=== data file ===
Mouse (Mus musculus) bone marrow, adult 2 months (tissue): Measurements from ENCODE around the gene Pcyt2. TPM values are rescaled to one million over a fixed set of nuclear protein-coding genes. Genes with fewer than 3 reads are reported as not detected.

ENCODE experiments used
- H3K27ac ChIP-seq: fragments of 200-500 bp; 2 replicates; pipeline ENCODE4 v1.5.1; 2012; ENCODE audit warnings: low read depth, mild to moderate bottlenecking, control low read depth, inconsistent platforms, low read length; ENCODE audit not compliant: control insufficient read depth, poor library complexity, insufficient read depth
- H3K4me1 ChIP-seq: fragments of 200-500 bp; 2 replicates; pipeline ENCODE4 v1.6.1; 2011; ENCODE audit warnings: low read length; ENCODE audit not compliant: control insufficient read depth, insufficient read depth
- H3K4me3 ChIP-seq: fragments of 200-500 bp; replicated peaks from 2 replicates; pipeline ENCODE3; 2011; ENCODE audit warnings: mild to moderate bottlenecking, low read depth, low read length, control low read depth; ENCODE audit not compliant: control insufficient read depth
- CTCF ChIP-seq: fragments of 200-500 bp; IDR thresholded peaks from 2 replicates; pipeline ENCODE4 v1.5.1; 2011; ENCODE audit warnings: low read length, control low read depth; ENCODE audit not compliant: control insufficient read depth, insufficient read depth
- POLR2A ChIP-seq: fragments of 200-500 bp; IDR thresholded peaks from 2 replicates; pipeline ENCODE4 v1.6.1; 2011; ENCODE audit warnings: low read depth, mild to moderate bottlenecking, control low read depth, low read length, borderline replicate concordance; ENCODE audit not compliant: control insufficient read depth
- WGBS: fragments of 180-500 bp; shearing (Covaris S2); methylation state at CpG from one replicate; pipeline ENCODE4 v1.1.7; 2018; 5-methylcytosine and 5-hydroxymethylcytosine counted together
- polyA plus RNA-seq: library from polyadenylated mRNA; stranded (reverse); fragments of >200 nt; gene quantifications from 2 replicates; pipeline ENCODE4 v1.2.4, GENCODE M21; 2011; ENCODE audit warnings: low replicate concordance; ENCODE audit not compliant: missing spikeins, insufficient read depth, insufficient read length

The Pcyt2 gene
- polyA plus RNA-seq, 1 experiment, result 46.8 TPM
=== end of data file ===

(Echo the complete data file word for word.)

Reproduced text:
Mouse (Mus musculus) bone marrow, adult 2 months (tissue): Measurements from ENCODE around the gene Pcyt2. TPM values are rescaled to one million over a fixed set of nuclear protein-coding genes. Genes with fewer than 3 reads are reported as not detected.

ENCODE experiments used
- H3K27ac ChIP-seq: fragments of 200-500 bp; 2 replicates; pipeline ENCODE4 v1.5.1; 2012; ENCODE audit warnings: low read depth, mild to moderate bottlenecking, control low read depth, inconsistent platforms, low read length; ENCODE audit not compliant: control insufficient read depth, poor library complexity, insufficient read depth
- H3K4me1 ChIP-seq: fragments of 200-500 bp; 2 replicates; pipeline ENCODE4 v1.6.1; 2011; ENCODE audit warnings: low read length; ENCODE audit not compliant: control insufficient read depth, insufficient read depth
- H3K4me3 ChIP-seq: fragments of 200-500 bp; replicated peaks from 2 replicates; pipeline ENCODE3; 2011; ENCODE audit warnings: mild to moderate bottlenecking, low read depth, low read length, control low read depth; ENCODE audit not compliant: control insufficient read depth
- CTCF ChIP-seq: fragments of 200-500 bp; IDR thresholded peaks from 2 replicates; pipeline ENCODE4 v1.5.1; 2011; ENCODE audit warnings: low read length, control low read depth; ENCODE audit not compliant: control insufficient read depth, insufficient read depth
- POLR2A ChIP-seq: fragments of 200-500 bp; IDR thresholded peaks from 2 replicates; pipeline ENCODE4 v1.6.1; 2011; ENCODE audit warnings: low read depth, mild to moderate bottlenecking, control low read depth, low read length, borderline replicate concordance; ENCODE audit not compliant: control insufficient read depth
- WGBS: fragments of 180-500 bp; shearing (Covaris S2); methylation state at CpG from one replicate; pipeline ENCODE4 v1.1.7; 2018; 5-methylcytosine and 5-hydroxymethylcytosine counted together
- polyA plus RNA-seq: library from polyadenylated mRNA; stranded (reverse); fragments of >200 nt; gene quantifications from 2 replicates; pipeline ENCODE4 v1.2.4, GENCODE M21; 2011; ENCODE audit warnings: low replicate concordance; ENCODE audit not compliant: missing spikeins, insufficient read depth, insufficient read length

The Pcyt2 gene
- polyA plus RNA-seq, 1 experiment, result 46.8 TPM